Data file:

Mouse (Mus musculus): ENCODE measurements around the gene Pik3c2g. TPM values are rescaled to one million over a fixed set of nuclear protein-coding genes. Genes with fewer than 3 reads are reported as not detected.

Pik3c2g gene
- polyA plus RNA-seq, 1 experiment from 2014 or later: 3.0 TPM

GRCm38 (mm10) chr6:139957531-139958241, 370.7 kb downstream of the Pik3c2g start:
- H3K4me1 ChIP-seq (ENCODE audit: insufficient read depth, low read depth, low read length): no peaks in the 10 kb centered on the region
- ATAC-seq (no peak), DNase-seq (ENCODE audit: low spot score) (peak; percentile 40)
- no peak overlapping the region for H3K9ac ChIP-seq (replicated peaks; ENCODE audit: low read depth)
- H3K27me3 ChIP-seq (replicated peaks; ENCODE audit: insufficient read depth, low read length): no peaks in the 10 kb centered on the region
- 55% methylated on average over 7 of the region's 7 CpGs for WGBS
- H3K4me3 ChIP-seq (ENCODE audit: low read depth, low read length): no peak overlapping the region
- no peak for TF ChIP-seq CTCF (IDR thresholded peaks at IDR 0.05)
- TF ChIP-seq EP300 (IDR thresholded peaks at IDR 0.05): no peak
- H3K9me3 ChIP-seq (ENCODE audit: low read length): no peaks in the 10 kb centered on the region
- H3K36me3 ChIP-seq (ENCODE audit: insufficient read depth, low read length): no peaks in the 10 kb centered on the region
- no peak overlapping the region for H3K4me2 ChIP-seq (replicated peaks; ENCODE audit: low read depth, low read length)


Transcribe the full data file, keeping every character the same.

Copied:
Mouse (Mus musculus): ENCODE measurements around the gene Pik3c2g. TPM values are rescaled to one million over a fixed set of nuclear protein-coding genes. Genes with fewer than 3 reads are reported as not detected.

Pik3c2g gene
- polyA plus RNA-seq, 1 experiment from 2014 or later: 3.0 TPM

GRCm38 (mm10) chr6:139957531-139958241, 370.7 kb downstream of the Pik3c2g start:
- H3K4me1 ChIP-seq (ENCODE audit: insufficient read depth, low read depth, low read length): no peaks in the 10 kb centered on the region
- ATAC-seq (no peak), DNase-seq (ENCODE audit: low spot score) (peak; percentile 40)
- no peak overlapping the region for H3K9ac ChIP-seq (replicated peaks; ENCODE audit: low read depth)
- H3K27me3 ChIP-seq (replicated peaks; ENCODE audit: insufficient read depth, low read length): no peaks in the 10 kb centered on the region
- 55% methylated on average over 7 of the region's 7 CpGs for WGBS
- H3K4me3 ChIP-seq (ENCODE audit: low read depth, low read length): no peak overlapping the region
- no peak for TF ChIP-seq CTCF (IDR thresholded peaks at IDR 0.05)
- TF ChIP-seq EP300 (IDR thresholded peaks at IDR 0.05): no peak
- H3K9me3 ChIP-seq (ENCODE audit: low read length): no peaks in the 10 kb centered on the region
- H3K36me3 ChIP-seq (ENCODE audit: insufficient read depth, low read length): no peaks in the 10 kb centered on the region
- no peak overlapping the region for H3K4me2 ChIP-seq (replicated peaks; ENCODE audit: low read depth, low read length)